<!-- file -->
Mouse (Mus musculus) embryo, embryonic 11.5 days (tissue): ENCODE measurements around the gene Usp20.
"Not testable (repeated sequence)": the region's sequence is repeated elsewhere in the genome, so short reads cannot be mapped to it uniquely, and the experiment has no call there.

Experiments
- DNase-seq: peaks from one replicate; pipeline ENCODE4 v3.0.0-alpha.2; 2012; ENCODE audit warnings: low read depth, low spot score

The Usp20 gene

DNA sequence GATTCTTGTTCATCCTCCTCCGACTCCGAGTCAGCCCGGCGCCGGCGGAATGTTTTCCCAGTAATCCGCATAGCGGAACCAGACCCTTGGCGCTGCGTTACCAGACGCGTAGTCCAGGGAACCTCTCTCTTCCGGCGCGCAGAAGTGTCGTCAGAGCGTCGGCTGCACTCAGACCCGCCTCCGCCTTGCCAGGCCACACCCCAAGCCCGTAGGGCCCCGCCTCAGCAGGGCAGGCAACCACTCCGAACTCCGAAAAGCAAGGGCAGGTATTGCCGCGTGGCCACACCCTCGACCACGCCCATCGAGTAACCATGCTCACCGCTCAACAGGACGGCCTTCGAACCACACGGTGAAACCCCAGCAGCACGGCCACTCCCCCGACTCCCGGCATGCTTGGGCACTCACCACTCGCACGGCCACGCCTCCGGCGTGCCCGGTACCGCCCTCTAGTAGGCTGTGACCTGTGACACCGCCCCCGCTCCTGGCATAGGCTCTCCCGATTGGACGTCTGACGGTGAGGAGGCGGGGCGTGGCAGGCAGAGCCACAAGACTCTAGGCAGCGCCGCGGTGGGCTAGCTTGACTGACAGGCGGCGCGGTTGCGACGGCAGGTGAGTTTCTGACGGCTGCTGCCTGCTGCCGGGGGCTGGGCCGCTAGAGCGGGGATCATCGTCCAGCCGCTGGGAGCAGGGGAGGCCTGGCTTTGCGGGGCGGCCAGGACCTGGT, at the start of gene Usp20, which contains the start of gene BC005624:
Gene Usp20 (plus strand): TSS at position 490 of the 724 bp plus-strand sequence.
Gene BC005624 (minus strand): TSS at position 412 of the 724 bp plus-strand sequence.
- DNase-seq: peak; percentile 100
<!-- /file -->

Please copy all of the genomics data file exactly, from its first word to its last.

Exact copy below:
Mouse (Mus musculus) embryo, embryonic 11.5 days (tissue): ENCODE measurements around the gene Usp20.
"Not testable (repeated sequence)": the region's sequence is repeated elsewhere in the genome, so short reads cannot be mapped to it uniquely, and the experiment has no call there.

Experiments
- DNase-seq: peaks from one replicate; pipeline ENCODE4 v3.0.0-alpha.2; 2012; ENCODE audit warnings: low read depth, low spot score

The Usp20 gene

DNA sequence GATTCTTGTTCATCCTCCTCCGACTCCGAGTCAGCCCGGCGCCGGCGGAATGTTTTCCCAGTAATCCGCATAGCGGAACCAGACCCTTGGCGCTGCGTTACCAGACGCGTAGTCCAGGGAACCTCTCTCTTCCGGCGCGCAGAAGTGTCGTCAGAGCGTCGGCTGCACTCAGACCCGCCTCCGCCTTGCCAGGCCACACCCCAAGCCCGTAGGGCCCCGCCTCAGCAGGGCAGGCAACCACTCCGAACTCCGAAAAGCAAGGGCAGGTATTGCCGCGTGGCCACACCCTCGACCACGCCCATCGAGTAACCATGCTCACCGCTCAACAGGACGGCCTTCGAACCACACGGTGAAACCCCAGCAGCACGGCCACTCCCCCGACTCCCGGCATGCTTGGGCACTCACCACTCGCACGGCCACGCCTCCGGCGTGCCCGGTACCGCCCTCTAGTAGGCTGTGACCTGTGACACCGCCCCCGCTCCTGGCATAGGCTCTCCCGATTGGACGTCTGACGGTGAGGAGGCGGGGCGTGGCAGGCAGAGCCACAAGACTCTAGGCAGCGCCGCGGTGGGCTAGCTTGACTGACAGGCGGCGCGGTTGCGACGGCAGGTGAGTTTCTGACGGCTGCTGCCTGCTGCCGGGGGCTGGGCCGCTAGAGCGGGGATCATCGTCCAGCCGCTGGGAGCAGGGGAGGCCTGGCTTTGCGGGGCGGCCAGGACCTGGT, at the start of gene Usp20, which contains the start of gene BC005624:
Gene Usp20 (plus strand): TSS at position 490 of the 724 bp plus-strand sequence.
Gene BC005624 (minus strand): TSS at position 412 of the 724 bp plus-strand sequence.
- DNase-seq: peak; percentile 100